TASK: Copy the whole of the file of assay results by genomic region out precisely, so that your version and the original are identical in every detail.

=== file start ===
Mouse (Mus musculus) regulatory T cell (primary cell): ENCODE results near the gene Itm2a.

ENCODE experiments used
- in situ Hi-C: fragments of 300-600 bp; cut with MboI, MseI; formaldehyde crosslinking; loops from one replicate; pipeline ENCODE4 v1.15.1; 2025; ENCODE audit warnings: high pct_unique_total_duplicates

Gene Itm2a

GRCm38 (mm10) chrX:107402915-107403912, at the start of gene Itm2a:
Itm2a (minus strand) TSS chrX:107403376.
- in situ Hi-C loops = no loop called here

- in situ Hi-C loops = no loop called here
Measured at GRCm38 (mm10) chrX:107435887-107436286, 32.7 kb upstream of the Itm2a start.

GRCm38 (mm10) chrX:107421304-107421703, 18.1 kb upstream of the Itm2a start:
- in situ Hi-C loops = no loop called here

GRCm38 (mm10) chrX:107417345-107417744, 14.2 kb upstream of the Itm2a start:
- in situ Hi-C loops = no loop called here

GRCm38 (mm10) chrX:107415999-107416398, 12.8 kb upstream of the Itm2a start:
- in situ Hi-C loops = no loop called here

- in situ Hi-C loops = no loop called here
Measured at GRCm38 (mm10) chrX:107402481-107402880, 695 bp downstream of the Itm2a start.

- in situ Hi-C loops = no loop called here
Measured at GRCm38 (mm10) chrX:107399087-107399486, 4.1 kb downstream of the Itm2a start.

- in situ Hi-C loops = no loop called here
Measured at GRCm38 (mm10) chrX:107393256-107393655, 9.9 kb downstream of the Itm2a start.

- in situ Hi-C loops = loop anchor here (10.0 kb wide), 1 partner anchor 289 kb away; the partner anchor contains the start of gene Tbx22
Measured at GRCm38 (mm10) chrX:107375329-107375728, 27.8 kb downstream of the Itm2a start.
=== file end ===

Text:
Mouse (Mus musculus) regulatory T cell (primary cell): ENCODE results near the gene Itm2a.

ENCODE experiments used
- in situ Hi-C: fragments of 300-600 bp; cut with MboI, MseI; formaldehyde crosslinking; loops from one replicate; pipeline ENCODE4 v1.15.1; 2025; ENCODE audit warnings: high pct_unique_total_duplicates

Gene Itm2a

GRCm38 (mm10) chrX:107402915-107403912, at the start of gene Itm2a:
Itm2a (minus strand) TSS chrX:107403376.
- in situ Hi-C loops = no loop called here

- in situ Hi-C loops = no loop called here
Measured at GRCm38 (mm10) chrX:107435887-107436286, 32.7 kb upstream of the Itm2a start.

GRCm38 (mm10) chrX:107421304-107421703, 18.1 kb upstream of the Itm2a start:
- in situ Hi-C loops = no loop called here

GRCm38 (mm10) chrX:107417345-107417744, 14.2 kb upstream of the Itm2a start:
- in situ Hi-C loops = no loop called here

GRCm38 (mm10) chrX:107415999-107416398, 12.8 kb upstream of the Itm2a start:
- in situ Hi-C loops = no loop called here

- in situ Hi-C loops = no loop called here
Measured at GRCm38 (mm10) chrX:107402481-107402880, 695 bp downstream of the Itm2a start.

- in situ Hi-C loops = no loop called here
Measured at GRCm38 (mm10) chrX:107399087-107399486, 4.1 kb downstream of the Itm2a start.

- in situ Hi-C loops = no loop called here
Measured at GRCm38 (mm10) chrX:107393256-107393655, 9.9 kb downstream of the Itm2a start.

- in situ Hi-C loops = loop anchor here (10.0 kb wide), 1 partner anchor 289 kb away; the partner anchor contains the start of gene Tbx22
Measured at GRCm38 (mm10) chrX:107375329-107375728, 27.8 kb downstream of the Itm2a start.